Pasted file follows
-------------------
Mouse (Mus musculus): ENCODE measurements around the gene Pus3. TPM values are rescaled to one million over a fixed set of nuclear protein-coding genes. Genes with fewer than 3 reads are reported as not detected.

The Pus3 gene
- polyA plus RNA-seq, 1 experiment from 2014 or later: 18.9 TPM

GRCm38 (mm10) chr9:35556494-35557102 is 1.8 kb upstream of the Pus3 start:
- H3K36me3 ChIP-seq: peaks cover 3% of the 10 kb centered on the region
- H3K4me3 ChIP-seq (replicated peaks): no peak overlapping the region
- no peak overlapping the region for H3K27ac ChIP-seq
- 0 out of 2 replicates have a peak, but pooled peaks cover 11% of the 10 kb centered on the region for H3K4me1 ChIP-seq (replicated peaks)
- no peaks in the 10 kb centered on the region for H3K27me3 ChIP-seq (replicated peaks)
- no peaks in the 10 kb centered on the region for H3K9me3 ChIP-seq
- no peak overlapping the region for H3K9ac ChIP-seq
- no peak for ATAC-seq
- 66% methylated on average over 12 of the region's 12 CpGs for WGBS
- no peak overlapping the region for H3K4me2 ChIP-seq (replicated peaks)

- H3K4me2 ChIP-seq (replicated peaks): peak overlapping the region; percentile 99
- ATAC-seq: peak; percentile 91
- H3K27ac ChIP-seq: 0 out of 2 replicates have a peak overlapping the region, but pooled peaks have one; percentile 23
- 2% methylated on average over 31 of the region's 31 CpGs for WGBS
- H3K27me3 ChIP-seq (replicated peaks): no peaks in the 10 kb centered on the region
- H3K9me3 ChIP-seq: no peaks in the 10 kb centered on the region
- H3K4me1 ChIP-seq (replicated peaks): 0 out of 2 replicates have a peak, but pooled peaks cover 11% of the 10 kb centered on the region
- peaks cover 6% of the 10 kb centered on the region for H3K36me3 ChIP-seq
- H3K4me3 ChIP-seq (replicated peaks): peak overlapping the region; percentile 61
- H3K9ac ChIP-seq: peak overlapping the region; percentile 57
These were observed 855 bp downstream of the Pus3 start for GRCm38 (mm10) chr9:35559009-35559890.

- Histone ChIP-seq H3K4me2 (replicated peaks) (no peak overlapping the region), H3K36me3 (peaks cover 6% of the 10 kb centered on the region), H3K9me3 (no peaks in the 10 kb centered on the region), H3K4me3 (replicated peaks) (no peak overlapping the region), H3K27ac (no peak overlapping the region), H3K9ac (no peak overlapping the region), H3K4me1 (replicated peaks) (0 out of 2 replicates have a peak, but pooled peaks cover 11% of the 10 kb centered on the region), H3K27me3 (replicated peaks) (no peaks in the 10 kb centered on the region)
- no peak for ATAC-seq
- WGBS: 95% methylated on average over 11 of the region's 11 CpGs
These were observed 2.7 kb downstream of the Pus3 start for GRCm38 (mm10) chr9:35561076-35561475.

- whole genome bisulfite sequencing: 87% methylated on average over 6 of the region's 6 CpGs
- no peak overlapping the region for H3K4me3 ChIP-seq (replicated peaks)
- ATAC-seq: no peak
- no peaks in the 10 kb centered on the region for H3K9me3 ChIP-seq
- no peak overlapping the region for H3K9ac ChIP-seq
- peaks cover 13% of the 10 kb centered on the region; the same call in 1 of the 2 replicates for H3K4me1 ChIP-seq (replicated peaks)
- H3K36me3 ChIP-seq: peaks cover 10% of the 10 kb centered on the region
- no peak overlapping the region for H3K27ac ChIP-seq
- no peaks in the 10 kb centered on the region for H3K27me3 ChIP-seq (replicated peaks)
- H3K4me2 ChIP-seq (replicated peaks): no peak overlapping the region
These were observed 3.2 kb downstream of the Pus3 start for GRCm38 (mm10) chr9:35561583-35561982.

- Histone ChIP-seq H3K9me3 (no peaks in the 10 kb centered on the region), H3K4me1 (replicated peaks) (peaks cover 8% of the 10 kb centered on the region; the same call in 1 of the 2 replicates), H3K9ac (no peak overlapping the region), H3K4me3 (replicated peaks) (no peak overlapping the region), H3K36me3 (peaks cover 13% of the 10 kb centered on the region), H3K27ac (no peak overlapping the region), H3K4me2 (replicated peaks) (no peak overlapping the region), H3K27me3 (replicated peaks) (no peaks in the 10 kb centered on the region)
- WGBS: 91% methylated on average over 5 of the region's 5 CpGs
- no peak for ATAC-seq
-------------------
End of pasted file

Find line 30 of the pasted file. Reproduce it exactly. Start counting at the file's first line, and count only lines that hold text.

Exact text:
- whole genome bisulfite sequencing: 87% methylated on average over 6 of the region's 6 CpGs